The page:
People think that I am a serious person and, for the most part, I am. However, most readers of this blog and most people who work with me only know one aspect of my personality: the side I choose to show them.
The world of startups is based on trust: investors, employees and customers want to associate with people they perceive as hard working and serious. In world of networking, there a mistake frequently made by younger people. You are invited to a party, event or bar to meet an investor or other influencer. As drinks are had, you foolishly partake in all the “evening fun” assuming that winning attention and accolades for the night means you’re building a relationship. I’ve seen many a night of ‘networking,’ turn into a glorified frat party, turn into the assumption that it all went amazingly well. The harsh reality is that people don’t invest in friends they make over drinks. If you want your idea to be taken seriosuly, if you want someone to invest in you, pass on the drinks and get their focus on attributes they do invest in: ideas, smarts and guts. Advisors and investors trust people who they believe can execute and provide them with a return. If you expect people to take you and your ideas seriously, you need need to project a seriousness worthy of your ambitions. This may mean checking your ego and acting lame or dorky. However, putting on a professional “front” of seriousness is born of necessity and more often than not, reality, in the startup world.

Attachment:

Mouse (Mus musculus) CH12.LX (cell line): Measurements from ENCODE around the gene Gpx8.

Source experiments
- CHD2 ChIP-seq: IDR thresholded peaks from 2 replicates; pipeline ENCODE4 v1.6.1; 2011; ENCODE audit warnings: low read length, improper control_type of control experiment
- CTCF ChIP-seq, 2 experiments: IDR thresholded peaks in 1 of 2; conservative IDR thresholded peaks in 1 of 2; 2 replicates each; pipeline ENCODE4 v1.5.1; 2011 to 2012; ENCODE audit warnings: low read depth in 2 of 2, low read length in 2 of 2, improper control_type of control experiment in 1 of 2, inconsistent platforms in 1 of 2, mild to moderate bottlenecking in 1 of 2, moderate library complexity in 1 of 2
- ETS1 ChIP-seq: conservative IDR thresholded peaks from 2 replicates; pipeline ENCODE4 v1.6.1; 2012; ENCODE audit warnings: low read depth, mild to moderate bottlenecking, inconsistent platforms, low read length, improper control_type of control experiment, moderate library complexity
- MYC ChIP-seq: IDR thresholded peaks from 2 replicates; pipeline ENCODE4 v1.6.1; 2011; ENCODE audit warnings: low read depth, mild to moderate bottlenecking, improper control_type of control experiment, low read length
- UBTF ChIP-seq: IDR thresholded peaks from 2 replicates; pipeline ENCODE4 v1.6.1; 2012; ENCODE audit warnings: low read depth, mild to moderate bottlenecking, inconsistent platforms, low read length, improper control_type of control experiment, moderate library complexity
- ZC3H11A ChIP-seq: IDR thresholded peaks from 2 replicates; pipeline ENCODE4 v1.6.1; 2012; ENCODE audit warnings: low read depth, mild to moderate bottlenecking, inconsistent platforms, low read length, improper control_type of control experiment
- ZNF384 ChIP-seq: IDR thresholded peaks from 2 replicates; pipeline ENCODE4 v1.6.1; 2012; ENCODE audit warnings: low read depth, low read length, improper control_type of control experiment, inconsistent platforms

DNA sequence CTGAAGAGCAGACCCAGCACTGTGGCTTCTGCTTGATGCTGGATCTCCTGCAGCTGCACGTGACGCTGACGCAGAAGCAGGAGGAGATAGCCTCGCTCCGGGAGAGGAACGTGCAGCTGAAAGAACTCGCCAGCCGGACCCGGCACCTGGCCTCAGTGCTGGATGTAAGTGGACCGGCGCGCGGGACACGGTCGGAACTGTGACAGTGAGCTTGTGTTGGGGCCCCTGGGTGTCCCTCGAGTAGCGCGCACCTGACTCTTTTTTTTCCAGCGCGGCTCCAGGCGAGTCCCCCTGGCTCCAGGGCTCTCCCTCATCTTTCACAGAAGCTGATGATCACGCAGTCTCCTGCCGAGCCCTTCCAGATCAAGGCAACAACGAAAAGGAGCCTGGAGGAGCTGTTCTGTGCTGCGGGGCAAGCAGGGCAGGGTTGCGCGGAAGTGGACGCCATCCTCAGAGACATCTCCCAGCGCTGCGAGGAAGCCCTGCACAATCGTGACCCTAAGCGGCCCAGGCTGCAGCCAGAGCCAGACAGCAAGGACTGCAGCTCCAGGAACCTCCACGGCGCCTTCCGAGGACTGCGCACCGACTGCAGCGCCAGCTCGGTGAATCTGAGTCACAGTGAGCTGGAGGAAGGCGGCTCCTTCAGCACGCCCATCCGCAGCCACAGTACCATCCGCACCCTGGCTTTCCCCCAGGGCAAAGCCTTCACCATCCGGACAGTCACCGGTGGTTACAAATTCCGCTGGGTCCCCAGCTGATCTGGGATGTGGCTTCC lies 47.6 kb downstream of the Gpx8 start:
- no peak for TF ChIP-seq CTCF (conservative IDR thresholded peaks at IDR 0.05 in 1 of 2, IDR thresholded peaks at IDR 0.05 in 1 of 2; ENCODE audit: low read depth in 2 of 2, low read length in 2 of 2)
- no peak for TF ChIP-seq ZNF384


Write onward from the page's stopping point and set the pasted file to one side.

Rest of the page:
Seriously; Little Things Matter.
Little things matter more than you think. Punctuation and spelling. Eye Contact. Put down the Blackberry and listen. It’s amazing how invaluable your time can appear to others even as they ask YOU to do things for THEM. I will occasionally come across a LinkedIn profile or read someone’s bio using self-congratulating phrases like, “cultural maven,” “Ninja” or the equivalent of Zuckerberg’s famous “I’m CEO, bitch.” I don’t know anyone who reviews a bio or email using this kind of rhetoric and takes it seriously, let alone with a sense of urgency.
There is also a misconception among many startup novices that acting flamboyantly, ordering top-shelf, being the son of well known vc, having attended a certain school, or having done one thing well — once — makes you ‘deserving’ of respect. It doesn’t. In the world of startups, what matters is what you can measure. What matters is what you can get other people to vouch for. Remember that many of the “eccentric heroes” young type A’s model their behavior on, long-ago earned their right to act eccentrically through a proven track record of seriousness, execution and humble failure.
If people aren’t buying into the brand of you, take a hard look at the image you project. Make sure that the people you want to be taken seriosuly by are seeing your serious side.